Bartone v. United States/Dissent Clark

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Bartone v. United States by Tom C. Clark
Dissent
Court Documents
Case Syllabus
Opinion of the Court
Dissenting Opinion
Clark

United States Supreme Court

375 U.S. 52

BARTONE  v.  UNITED STATES

 Argued: Oct. 28, 1963. ---


Mr. Justice CLARK, with whom Mr. Justice HARLAN and Mr. Justice STEWART join, dissenting.

Petitioner was convicted of attempting to export munitions of war from the United States to a foreign state without a license in violation of § 414 of the Mutual Security Act of 1954, 68 Stat. 848, as amended, 22 U.S.C. § 1934. This statute provides a maximum penalty of two years' imprisonment and $25,000 fine. Imposition of sentence of confinement was withheld and petitioner was placed on probation for three years and fined $10,000 (later reduced to $7,500). Thereafter, the Probation Officer petitioned the District Court to issue a warrant and revoke petitioner's probation, alleging that petitioner had violated probation by participating in a contract to sell arms to the Republic of Honduras. After hearing, the court revoked the probation and orally sentenced petitioner to one year imprisonment. Bail was denied by the District Court but granted by the Court of Appeals pending petitioner's appeal. Before submission on the merits, the Government called the Court of Appeals' attention to the fact that the sentence was recorded as one year and one day rather than one year only and moved that the case be remanded to correct the sentence. The court denied the motion and thereafter affirmed the case on the merits. Petitioner sought rehearing, suggesting that the Court of Appeals 'failed to consider' the sentencing error, which petitioner had not argued 'fully.' The petition was denied and the case came here on this issue alone.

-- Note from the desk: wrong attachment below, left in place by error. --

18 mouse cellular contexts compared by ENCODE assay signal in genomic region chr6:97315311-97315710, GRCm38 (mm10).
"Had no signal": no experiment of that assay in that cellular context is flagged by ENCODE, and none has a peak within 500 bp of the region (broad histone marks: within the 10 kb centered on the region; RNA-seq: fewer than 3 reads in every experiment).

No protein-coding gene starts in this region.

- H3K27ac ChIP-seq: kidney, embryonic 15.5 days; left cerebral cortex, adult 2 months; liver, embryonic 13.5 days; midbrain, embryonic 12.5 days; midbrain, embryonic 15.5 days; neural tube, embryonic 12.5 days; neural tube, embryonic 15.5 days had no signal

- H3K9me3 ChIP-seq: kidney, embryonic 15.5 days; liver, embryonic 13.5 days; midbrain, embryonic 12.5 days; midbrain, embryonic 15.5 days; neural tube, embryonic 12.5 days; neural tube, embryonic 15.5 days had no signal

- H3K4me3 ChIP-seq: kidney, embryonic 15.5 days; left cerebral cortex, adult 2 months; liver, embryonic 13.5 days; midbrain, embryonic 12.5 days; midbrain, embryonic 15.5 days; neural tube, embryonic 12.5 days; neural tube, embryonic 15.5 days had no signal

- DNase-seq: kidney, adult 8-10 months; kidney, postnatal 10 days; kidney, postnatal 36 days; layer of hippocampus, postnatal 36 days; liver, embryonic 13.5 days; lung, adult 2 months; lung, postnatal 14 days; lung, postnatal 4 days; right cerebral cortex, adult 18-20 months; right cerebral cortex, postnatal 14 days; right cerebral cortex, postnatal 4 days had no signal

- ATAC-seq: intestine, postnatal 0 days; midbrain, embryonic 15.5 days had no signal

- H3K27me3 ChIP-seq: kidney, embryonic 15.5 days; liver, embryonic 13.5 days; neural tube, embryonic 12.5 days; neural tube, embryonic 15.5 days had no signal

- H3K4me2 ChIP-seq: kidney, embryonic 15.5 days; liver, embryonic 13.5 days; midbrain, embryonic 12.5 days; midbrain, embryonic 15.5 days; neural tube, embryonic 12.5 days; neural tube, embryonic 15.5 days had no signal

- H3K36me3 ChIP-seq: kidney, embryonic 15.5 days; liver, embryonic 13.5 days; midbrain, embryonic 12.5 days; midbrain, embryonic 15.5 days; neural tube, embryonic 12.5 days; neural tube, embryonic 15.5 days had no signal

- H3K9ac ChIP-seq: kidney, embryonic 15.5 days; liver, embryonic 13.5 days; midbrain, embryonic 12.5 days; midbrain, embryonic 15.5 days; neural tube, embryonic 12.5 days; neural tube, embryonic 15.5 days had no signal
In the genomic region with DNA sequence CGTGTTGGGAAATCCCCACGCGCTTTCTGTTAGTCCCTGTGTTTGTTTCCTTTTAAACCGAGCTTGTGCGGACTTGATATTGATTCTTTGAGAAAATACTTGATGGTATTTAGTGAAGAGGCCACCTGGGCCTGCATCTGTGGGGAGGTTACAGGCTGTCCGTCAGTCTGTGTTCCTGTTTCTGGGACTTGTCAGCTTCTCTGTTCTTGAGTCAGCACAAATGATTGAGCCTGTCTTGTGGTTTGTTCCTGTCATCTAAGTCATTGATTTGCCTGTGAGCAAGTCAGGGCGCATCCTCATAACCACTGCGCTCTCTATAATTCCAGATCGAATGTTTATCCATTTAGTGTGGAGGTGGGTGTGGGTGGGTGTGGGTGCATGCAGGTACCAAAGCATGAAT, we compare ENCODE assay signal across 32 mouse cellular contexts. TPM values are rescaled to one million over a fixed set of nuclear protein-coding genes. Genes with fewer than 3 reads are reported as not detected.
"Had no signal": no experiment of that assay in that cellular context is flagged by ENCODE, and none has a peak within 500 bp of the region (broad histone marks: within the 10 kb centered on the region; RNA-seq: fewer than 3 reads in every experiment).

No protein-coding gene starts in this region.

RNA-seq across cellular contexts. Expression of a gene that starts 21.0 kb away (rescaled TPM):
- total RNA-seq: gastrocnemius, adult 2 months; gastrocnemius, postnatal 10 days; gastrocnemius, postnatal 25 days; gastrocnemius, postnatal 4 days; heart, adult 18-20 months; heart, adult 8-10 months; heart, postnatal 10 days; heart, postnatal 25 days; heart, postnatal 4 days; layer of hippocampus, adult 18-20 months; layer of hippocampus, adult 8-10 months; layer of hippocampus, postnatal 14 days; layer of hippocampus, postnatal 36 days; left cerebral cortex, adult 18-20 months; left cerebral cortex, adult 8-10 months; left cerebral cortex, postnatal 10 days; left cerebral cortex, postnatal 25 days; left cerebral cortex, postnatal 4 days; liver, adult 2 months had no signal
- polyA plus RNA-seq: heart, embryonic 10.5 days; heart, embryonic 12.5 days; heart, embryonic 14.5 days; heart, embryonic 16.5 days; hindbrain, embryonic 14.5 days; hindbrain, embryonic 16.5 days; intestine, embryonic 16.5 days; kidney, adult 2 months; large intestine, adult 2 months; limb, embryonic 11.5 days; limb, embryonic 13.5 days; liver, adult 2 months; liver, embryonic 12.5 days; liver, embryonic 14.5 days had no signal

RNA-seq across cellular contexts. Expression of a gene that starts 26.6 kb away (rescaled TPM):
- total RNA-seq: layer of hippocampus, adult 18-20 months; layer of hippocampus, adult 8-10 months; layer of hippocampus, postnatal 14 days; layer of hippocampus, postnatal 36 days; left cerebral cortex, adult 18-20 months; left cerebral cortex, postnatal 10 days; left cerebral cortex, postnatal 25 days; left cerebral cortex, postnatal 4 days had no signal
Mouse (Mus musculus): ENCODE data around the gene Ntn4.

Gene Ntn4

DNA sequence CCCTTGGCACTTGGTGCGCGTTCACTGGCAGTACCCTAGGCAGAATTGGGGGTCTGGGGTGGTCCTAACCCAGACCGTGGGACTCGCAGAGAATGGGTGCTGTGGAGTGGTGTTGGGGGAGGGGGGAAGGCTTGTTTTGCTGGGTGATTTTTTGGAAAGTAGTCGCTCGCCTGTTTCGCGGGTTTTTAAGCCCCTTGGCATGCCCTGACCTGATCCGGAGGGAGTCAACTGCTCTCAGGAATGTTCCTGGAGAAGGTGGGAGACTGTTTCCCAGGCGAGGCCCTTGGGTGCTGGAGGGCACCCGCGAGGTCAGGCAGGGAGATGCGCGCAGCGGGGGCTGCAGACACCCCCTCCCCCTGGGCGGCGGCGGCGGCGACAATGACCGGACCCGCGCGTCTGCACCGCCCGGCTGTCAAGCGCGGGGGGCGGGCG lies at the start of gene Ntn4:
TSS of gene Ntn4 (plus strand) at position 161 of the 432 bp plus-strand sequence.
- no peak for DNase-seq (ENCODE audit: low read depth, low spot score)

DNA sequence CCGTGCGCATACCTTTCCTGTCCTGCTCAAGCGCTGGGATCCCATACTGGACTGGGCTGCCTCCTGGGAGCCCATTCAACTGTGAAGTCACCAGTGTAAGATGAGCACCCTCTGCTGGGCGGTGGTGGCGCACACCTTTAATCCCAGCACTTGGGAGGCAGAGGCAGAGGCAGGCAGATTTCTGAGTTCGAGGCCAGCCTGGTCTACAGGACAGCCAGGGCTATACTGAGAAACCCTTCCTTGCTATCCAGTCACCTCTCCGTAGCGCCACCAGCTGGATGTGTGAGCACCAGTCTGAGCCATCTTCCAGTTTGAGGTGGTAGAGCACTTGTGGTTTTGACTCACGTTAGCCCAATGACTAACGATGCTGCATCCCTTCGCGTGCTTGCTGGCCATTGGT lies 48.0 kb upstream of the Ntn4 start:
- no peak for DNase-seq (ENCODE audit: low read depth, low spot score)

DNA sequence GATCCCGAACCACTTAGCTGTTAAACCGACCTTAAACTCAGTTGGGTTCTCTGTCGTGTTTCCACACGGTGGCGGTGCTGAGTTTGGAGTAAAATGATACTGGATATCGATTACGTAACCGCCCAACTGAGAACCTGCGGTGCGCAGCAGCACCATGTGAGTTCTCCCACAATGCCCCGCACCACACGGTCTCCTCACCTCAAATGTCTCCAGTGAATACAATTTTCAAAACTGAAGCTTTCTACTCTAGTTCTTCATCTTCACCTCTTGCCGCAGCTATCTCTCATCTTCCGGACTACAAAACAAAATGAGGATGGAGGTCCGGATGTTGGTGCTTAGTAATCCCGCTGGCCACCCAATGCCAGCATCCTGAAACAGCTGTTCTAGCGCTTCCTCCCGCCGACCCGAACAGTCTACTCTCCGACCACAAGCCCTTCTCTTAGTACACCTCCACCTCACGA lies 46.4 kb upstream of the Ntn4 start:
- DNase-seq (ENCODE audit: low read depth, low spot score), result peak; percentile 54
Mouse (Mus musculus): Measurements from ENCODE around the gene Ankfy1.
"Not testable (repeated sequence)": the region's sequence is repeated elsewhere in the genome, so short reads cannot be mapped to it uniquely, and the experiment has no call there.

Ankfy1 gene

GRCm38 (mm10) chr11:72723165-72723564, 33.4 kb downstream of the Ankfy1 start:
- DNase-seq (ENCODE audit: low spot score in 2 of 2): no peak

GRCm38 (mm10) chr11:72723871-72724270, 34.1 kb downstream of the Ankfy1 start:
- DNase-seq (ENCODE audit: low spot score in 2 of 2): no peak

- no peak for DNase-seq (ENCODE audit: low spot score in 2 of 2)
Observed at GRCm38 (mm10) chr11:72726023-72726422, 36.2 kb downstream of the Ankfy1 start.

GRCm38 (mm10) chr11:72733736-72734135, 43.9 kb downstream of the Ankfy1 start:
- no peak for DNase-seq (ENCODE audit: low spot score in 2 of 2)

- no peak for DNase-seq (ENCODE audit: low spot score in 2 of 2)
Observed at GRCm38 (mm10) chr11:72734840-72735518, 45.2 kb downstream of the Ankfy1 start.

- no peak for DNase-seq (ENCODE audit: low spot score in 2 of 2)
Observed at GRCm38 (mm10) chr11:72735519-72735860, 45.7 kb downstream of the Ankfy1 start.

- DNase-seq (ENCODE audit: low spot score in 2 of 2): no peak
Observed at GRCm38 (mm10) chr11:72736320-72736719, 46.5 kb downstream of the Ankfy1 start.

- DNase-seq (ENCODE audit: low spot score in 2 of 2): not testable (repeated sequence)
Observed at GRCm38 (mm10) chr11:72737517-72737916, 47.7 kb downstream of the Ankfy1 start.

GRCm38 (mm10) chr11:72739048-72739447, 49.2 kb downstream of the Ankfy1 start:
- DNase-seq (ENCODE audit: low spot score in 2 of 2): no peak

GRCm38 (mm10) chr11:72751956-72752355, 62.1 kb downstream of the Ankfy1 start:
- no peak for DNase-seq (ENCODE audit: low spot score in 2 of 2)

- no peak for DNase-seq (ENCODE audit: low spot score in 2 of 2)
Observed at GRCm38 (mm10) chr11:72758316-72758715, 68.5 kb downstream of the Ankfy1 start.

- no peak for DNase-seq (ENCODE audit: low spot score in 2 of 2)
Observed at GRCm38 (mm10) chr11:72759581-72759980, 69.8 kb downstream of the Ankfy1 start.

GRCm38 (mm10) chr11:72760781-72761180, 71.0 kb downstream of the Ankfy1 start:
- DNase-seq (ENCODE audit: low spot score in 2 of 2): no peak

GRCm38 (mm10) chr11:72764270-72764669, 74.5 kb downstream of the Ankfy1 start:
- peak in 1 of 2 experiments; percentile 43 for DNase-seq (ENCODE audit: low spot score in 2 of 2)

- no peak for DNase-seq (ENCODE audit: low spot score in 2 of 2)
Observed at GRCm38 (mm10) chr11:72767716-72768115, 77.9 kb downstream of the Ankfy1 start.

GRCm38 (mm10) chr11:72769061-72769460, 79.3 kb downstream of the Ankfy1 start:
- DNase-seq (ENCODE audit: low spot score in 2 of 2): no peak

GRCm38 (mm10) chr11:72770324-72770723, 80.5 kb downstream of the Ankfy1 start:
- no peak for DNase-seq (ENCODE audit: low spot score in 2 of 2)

The Court summarily reverses and directs that the sentence be corrected. I believe that this is error. The petitioner never presented this question to the District Court and that court has not passed upon it. Under Rule 35 of the Federal Rules of Criminal Procedure, an application to correct an illegal sentence may be made to the District Court at any time. In addition, Rule 36, as to clerical errors (w ich apparently this is), likewise places power in the District Court to make correction. This Court, however, by its action today makes this an appealable error even though it has never been called to the attention of the trial court. The Court has thereby created an additional remedy for obtaining relief from a sentencing error, despite the existence of the adequate relief already provided in Rule 35 or Rule 36 of the Federal Rules of Criminal Procedure. Heretofore, claims of this nature have been prosecuted in the District Court by motion under Rule 35. The Court's new method of relief not only prevents the District Court from correcting its own error but also delays the final disposition of the case and creates confusion in the administration of justice. I would require petitioner, as the Rules provide, to apply to the District Court.

Moreover, petitioner may not understand the practical effect of the error on his term of prison sentence. Under 18 U.S.C. § 4161, petitioner is allowed six days per month deduction for good behavior if his sentence is a year and a day. Sentence of a year or less permits only five days per month deduction from the term of sentence. In practical effect, under this Court's order, petitioner may have to serve 11 days' additional time. The Court should require petitioner to proceed in the regular way by Rule 35 rather than force him to serve a longer sentence, especially since his petition may result from lack of familiarity with 'good behavior' regulations. For these reasons I dissent.

Notes[edit]

This work is in the public domain in the United States because it is a work of the United States federal government (see 17 U.S.C. 105).